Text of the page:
Several months after first proposing sweeping changes to streamline the union representation election process in June – the so-called “quickie election” rules – the National Labor Relations Board has approved a more modest, scaled back set of reforms. On Nov. 30, a two-member majority of the three current board members approved six changes to the election process, designed to speed up the process from petition through the election.
The resolution regarding the rules changes may be reviewed in detail on the NLRB’s website, but the changes may be summarized in brief as follows:
1. Pre-election hearings will be held only when an issue is raised regarding whether an election should be held and will no longer be used to determine issues of individual voter eligibility, which will be deferred until after the election.
2. Closing arguments rather than post-hearing briefs will be the standard except in unusual cases, eliminating the delay following a pre-election hearing for the submission and consideration of post-hearing briefs.
3. Pre-election and post-election appeals and objections now must be raised in a single, post-election appeal, eliminating the delay associated with certain pre-election appeals.
4. The current 25-day waiting period between the regional director’s decision on a pre-election hearing and the holding of the election has been eliminated. The purpose of the waiting period was to allow for pre-election appeals, which now have been deferred until after the election, as noted in item 3 above.
5. Special permission to appeal to the NLRB on a pre-election basis will be granted only in “extraordinary circumstances” in which the issue would “evade review” if deferred until after the election.
6. The NLRB’s review of post-election appeals is now discretionary rather than mandatory, meaning the NLRB may summarily reject appeals that, in the NLRB’s view, “do not present a serious issue for review.”
These more limited revisions abandoned other provisions initially proposed in June by the NLRB, which included reducing the time for the employer to produce the voter eligibility list from seven days to two days following the direction of an election, requiring a “preliminary voter list” to be provided prior to any pre-election hearing, requiring parties to disclose issues to be raised prior to any pre-election hearings, and requiring the employer to provide the union with employee email addresses and phone numbers in addition to the currently required home mailing address. The NLRB’s current resolution expressly notes that it may revisit those other issues in future rule-making efforts.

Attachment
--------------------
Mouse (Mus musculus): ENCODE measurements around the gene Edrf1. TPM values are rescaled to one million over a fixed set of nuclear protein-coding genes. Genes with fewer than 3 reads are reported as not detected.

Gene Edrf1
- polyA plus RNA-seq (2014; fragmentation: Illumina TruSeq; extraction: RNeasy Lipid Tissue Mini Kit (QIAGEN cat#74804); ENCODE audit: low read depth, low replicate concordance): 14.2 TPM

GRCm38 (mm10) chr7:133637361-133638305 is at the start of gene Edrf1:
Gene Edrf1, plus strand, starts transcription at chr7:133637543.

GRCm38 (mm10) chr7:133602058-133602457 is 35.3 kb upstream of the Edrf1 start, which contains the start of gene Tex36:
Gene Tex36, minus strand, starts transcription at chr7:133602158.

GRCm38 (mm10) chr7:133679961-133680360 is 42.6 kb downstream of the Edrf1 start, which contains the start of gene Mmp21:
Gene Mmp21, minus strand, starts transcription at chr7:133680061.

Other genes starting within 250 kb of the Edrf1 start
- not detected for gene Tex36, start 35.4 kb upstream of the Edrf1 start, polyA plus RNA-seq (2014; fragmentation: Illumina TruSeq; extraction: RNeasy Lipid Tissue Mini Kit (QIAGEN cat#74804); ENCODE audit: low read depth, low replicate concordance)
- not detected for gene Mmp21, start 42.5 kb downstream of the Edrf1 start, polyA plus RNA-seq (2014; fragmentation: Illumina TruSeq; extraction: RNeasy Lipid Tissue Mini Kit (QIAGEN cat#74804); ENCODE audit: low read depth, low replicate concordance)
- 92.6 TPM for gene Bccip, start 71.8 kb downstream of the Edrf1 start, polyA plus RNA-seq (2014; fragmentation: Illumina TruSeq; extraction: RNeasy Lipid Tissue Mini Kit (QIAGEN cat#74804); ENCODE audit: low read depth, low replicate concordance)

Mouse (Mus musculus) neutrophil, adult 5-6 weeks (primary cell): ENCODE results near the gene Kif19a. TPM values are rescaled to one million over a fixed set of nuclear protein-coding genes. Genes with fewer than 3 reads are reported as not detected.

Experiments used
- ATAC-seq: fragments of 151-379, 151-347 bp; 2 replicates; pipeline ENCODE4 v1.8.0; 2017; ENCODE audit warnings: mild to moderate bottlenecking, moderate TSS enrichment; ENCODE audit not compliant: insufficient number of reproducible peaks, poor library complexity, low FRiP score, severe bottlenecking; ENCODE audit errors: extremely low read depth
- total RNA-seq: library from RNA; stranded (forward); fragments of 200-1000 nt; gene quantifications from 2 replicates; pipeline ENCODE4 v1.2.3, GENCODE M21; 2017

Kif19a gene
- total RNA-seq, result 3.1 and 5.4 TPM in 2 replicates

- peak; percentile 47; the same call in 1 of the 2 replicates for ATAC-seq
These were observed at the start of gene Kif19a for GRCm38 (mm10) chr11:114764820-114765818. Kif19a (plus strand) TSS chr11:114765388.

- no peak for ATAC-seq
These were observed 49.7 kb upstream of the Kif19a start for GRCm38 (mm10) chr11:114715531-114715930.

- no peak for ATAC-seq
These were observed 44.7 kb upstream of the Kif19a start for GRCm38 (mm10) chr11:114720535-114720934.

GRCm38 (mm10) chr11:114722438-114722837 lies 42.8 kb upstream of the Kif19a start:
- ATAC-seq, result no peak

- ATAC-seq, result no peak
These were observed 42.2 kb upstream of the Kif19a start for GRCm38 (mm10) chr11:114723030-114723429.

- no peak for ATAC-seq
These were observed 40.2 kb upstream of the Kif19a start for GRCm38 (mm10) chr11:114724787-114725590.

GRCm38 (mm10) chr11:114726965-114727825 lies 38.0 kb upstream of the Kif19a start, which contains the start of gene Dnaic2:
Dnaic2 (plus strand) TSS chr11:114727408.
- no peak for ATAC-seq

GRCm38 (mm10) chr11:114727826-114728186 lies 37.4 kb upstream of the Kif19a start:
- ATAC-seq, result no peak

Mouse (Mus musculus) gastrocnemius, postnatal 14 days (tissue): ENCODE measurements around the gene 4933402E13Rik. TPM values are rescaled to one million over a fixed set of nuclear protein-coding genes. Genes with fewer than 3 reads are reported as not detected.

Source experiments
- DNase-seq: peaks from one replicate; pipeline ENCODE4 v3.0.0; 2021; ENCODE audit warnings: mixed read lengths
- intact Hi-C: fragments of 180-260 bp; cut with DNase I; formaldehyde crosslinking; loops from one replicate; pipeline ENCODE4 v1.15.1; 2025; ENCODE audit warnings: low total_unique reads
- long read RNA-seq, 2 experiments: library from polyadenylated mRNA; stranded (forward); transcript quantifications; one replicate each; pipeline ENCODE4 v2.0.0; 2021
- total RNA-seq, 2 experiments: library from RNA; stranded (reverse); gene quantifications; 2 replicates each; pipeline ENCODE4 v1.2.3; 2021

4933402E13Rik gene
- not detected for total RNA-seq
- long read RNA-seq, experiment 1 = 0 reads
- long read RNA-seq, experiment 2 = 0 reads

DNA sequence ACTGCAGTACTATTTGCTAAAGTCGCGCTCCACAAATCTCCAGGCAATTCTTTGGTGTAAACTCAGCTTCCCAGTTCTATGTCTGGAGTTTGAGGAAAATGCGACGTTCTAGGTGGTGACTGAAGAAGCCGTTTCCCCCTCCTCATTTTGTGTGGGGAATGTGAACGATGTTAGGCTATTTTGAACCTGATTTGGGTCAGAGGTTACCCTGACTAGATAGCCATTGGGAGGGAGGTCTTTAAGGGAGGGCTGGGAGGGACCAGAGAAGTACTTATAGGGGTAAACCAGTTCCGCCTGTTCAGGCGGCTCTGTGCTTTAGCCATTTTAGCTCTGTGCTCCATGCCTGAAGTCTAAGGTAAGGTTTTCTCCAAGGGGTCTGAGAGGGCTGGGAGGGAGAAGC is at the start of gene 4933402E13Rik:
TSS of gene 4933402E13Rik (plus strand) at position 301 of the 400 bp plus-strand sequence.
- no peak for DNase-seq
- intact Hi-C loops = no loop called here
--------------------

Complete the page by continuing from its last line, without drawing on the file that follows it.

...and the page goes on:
These changes are the culmination of a contentious, politically-charged process.
Initially, Democrats had sought to streamline the election process through the legislative process over the past several years via the Employee Free Choice Act. When passage of EFCA failed, the NLRB initiated a rule-making process in an effort to effectuate changes similar to those denied in the legislative process. Since the proposal of such rules in June, business interests and Republicans in the legislature have railed against the “quickie election” provisions as limiting informed choice by employees and unfairly inhibiting employer-employee communications, and had vowed to seek legislation to reverse any changes implement by the NLRB.
In the final process for adopting the more limited changes in November, the lone Republican member, Brian Hayes, alleged the two Democrat members, Chairman Mark Pearce and member Craig Becker, excluded him from participation in the process and Hayes even threatened to resign his position to leave the NLRB without the necessary three-member quorum to act.
Ultimately, Hayes stayed on as the dissenter in the 2-1 vote on the changes.
At the end of the month, Becker’s recess appointment will expire, leaving the NLRB without a quorum. It appears very unlikely that the Senate will approve anyone appointed by the president, or take recess to open the door for the president to make another recess appointment. As a result, 2012 could be an uneventful year for the NLRB.
Timothy Kamin is an attorney with Krukowski & Costello SC, representing management exclusively in labor and employment law matters, including unfair labor practice and representation proceedings before the National Labor Relations Board, in collective bargaining negotiations and grievance arbitration, assisting employers in responding to union organizing campaign, and employment discrimination matters.